The snow started on Friday around four o’clock. Small flakes at first, fluttering half-heartedly in a light breeze. Eventually, it began to lie and in the tapering light the sky became grey and threatening. A silent darkness followed and I could no longer see Braithwaite crag on the moor top.
By five-thirty the wind had picked up and the flakes were much larger and that’s when the blizzard set in and blotted out everything. When I stepped outside into the yard I could hardly see across to the cow shed. As I unlatched the door there was a welcome blast of warmth emanating from the beasts that were shuffling and snorting as they ate the sweet-smelling hay in their mangers. The animals seemed oblivious to the artic wind that was whistling in between the gaps of the stone roof overlays. I forked some more hay into the troughs, moving along the row of tethered cows until they all had their rations.
Up here on the edge of the moor I’d grown accustomed to harsh winters but there had not been a major snowstorm like this in decades. As a child I could remember the snow of 1962 when we were stuck in for three months and my father had to drag a sleigh over the hill to the village to get coal and provisions. The horse got stuck in one of the snow drifts as he couldn’t see the track, he followed wall tops to guide himself but a couple of feet out and you were in a ditch and waist-high snow. It got so cold I remember my father burning some of our furniture, what little we had, and the snow crept under the sash windows and piled up at the foot of our beds.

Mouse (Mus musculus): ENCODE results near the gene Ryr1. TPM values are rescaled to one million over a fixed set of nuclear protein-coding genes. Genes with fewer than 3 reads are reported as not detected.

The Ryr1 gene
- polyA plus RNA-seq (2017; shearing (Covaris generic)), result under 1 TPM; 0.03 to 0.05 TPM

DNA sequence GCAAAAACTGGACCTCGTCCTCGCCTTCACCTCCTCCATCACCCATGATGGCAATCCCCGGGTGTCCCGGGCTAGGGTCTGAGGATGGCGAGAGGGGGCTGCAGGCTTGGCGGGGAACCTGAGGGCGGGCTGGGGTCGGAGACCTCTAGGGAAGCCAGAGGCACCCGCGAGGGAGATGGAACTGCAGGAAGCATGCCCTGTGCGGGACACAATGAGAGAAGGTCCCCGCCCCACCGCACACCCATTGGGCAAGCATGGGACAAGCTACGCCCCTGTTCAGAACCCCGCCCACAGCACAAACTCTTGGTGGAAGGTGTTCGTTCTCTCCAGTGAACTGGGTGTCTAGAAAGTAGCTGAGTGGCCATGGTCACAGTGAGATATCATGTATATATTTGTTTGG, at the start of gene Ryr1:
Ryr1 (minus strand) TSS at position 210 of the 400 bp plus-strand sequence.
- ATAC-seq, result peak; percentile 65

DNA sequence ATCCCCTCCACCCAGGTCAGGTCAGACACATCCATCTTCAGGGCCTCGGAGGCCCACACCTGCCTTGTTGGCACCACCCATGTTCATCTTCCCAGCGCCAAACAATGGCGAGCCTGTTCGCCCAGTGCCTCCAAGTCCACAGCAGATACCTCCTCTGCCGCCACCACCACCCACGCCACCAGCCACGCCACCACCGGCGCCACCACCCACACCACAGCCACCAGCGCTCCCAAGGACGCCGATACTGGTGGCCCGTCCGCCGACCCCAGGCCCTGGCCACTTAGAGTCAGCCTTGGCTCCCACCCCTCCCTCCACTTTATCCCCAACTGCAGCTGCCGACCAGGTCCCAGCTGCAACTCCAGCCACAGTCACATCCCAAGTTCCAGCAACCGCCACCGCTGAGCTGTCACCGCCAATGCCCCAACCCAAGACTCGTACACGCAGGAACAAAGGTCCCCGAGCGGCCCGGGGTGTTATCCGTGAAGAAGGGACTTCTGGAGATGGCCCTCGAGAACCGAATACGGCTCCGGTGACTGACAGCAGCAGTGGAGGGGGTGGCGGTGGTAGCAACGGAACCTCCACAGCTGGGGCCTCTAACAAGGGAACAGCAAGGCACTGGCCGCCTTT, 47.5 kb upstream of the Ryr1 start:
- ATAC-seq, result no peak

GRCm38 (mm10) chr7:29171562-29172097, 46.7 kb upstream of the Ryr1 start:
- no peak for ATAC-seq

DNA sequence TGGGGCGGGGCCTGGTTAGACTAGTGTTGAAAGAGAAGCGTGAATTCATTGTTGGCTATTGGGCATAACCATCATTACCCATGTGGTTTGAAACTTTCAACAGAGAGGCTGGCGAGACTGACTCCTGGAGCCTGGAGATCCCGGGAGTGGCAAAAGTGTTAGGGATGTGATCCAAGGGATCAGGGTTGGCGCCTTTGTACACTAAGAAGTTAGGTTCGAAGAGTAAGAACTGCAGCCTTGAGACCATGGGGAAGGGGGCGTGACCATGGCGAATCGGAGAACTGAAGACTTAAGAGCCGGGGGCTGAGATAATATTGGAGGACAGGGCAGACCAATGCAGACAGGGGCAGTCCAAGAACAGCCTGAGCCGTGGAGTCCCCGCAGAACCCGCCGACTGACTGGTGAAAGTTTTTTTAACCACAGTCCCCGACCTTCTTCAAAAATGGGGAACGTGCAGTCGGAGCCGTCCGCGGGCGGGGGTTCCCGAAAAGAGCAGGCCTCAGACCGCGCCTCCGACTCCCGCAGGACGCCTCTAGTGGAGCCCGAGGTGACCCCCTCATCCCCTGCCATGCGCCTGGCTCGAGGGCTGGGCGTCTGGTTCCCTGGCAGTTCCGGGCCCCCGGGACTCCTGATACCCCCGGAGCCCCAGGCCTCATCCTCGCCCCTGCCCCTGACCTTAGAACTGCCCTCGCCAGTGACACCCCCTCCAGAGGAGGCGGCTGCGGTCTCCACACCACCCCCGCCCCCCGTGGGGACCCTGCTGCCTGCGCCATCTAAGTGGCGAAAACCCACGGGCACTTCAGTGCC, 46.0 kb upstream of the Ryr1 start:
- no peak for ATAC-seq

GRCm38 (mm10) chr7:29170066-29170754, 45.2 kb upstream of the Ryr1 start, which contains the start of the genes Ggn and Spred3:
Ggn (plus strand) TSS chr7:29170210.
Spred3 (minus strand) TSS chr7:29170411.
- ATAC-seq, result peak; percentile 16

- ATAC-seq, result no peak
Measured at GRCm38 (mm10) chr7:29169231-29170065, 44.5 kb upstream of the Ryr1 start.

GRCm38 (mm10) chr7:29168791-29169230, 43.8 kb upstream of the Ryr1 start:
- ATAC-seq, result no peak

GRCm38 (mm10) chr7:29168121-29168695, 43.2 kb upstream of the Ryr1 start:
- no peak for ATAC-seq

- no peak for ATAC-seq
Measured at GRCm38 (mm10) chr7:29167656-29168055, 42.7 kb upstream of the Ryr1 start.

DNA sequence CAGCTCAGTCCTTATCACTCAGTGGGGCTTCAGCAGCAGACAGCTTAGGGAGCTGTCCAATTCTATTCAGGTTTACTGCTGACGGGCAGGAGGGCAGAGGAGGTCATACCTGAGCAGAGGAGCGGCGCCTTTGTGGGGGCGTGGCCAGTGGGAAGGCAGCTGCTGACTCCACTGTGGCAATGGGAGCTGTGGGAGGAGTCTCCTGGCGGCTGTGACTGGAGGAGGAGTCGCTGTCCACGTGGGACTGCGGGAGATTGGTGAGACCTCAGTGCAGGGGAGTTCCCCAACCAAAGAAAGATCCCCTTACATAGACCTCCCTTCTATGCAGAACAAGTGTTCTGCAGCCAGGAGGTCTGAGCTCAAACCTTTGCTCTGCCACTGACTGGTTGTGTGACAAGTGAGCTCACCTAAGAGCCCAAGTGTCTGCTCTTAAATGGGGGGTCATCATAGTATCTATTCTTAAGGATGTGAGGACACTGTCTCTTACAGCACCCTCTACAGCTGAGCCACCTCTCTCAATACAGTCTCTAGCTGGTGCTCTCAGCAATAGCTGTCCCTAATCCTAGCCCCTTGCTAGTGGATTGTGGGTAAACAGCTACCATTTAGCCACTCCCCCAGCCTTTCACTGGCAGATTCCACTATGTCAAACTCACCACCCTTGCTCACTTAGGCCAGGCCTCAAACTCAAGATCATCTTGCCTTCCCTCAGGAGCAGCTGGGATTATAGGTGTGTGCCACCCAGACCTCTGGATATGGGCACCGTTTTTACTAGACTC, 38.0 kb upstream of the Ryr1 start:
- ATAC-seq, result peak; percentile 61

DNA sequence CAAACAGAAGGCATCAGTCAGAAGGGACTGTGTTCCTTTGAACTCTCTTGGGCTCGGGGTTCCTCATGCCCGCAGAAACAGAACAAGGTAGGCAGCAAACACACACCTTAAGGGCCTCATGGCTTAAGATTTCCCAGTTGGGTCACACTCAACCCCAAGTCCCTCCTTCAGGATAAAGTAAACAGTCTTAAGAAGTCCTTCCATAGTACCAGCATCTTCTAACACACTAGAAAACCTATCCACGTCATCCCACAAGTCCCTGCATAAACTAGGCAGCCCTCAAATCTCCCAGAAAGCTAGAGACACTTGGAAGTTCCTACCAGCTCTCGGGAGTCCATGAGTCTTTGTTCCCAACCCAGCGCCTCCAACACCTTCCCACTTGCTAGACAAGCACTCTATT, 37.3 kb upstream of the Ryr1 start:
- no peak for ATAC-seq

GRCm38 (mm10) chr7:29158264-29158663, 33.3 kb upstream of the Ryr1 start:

It didn’t let up all night. The following morning was Christmas Eve and the snow had slowed to a few fluttering flakes but the sky was still grey and heavy. I went to feed my four sows in the low barn. They greeted my arrival with assorted grunts. The chickens had not yet ventured out of their coups. A cockerel poked his head out to see what was going on and started to crow. I dug their feeders out of the snow and filled them with grain. They soon plopped out one after another into the deep snow and clucked and squawked as they squabbled over the feed.